The SAR chip maps each VC to a rate queue when it is created. The first VC created uses rate queue zero, the second uses rate queue one, and so on. You can check this using the show atm interface atm interface number command. Please refer to the Over-Subscription Problems section later in this document.
When you use vbr-nrt, if the peak cell rate (PCR) value is equal to the sustainable cell rate (SCR) value, this is treated as a rate-limited UBR. This feature is documented in Cisco bug ID CSCdm64510 (registered customers only) .
This configuration is not supported in the new Command Line Interface (CLI). For more information on this, click here.
Packets linked to rate queues in the low-priority bank (bank one) cannot transmit while the rate queues in the high-priority bank (bank zero) are not empty.
Although we use priority queuing between the two banks, rate queues within each bank are serviced in a sequential or "round robin" manner. Each VC sends out one cell when the rate queue is served. When a rate queue requests service, the currently-selected VC sends out one cell and the round robin pointer increments to the next VC linked to that rate queue. If two rate queue timers expire at the same time, they are serviced in the round robin fashion, starting from the rate queue with the lower number. As soon as a rate queue has sent out one cell, the service for that queue is complete. There is no traffic policing during reassembly.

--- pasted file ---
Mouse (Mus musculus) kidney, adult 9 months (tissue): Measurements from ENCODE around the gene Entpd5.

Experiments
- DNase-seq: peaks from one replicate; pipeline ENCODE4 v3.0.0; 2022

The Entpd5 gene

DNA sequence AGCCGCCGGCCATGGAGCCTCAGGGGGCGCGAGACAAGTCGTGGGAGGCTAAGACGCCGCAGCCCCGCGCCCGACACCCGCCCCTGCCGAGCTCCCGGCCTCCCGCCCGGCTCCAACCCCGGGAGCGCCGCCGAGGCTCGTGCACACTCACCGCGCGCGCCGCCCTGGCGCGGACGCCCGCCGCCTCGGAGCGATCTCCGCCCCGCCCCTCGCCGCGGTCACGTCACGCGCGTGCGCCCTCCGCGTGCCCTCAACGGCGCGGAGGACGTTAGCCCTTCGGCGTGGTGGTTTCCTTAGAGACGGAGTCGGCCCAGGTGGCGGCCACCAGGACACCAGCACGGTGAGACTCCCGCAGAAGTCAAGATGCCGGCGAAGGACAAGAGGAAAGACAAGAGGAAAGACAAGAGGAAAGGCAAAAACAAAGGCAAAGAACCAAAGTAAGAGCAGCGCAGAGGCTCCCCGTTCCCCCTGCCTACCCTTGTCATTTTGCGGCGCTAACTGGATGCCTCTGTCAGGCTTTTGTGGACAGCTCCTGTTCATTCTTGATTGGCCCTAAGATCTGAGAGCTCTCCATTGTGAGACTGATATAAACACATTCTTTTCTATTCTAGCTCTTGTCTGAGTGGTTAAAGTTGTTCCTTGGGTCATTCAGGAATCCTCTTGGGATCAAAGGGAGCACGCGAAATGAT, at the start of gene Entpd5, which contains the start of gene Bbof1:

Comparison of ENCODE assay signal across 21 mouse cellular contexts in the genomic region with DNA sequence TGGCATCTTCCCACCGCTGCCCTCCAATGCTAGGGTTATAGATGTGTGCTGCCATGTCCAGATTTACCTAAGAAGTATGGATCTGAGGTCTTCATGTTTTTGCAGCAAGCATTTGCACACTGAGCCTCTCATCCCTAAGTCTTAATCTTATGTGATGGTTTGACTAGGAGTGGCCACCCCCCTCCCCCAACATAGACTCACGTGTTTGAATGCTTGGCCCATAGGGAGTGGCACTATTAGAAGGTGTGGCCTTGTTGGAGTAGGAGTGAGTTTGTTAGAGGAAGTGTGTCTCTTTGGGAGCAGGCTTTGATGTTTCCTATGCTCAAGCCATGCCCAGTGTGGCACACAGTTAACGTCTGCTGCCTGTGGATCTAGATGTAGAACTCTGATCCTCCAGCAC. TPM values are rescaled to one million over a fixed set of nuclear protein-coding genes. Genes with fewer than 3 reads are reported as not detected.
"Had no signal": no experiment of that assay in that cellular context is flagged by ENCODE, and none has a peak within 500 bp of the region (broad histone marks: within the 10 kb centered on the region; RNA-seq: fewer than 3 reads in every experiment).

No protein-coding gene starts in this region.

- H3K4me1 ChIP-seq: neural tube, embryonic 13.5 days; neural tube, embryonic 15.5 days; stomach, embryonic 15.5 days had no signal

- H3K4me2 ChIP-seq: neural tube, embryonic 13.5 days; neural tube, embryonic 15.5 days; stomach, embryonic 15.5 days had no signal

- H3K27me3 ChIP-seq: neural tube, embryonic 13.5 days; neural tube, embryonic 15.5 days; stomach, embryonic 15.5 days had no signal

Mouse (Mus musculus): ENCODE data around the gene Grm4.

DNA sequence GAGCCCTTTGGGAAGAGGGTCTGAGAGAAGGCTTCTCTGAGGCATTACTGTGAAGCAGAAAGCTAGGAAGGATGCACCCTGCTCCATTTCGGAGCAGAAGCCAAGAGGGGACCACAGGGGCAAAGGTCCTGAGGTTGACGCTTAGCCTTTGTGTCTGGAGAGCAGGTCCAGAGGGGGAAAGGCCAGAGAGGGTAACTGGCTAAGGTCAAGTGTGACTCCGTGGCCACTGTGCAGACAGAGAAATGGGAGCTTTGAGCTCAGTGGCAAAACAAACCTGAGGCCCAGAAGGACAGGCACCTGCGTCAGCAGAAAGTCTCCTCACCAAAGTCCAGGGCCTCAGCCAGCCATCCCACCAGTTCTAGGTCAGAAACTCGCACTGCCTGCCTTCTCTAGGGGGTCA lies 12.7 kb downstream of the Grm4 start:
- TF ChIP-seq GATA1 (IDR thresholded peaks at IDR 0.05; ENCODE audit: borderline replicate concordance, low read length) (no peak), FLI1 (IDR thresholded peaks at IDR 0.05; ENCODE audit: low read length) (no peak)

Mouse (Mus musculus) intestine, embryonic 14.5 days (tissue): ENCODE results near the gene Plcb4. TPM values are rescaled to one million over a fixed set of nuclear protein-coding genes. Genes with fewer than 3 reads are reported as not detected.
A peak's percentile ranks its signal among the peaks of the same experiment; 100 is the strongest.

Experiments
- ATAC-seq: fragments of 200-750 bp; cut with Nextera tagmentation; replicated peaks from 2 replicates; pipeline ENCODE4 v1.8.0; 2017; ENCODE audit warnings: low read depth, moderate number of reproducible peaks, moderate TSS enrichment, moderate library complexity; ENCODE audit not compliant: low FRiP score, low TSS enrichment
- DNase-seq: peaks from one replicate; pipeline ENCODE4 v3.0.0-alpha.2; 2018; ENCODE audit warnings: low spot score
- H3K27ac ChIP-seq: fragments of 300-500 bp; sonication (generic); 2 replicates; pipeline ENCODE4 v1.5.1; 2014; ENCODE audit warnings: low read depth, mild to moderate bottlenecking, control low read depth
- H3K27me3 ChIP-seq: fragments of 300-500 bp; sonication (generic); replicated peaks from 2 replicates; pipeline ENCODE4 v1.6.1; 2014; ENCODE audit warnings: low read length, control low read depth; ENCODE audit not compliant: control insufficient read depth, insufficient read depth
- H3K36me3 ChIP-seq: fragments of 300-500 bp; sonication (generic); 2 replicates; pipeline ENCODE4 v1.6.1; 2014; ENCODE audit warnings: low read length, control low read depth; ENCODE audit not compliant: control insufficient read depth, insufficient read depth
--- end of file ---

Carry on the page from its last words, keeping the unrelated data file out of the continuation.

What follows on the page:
If a rate queue is configured as 10 Mbps, when a service opportunity comes, one cell of each VCI in this rate queue is sent out as long as there is a token in its bucket. The service frequency of the rate queue remains constant once configured. As long as the physical layer interface module (PLIM) can handle the speed, every VCI attached to this rate queue is in the peak rate.
This means that if there are only ten virtual channel identifiers (VCIs) on a 10 Mbps rate queue, they can transmit packets at 10 Mbps simultaneously, totaling 100 Mbps.
If the system is over-subscribed, this can block the lower priority bank. However, all rate queues in higher priority bank are still serviced.
Over-subscription also has other disadvantages. If we attach 100 VCs to a 5 Mbps queue, this holds the queue for a long time and can, for instance, deprive a 100 Mbps queue that has only one VC. Also, of the 100 VCs attached to this 5 Mbps rate queue, each one may have a different average rate. Therefore, when the 5Mbps rate queue times out and needs to be serviced, not all the VCs have a token in the bucket. This means that fewer than 100 VCIs can be serviced at this time.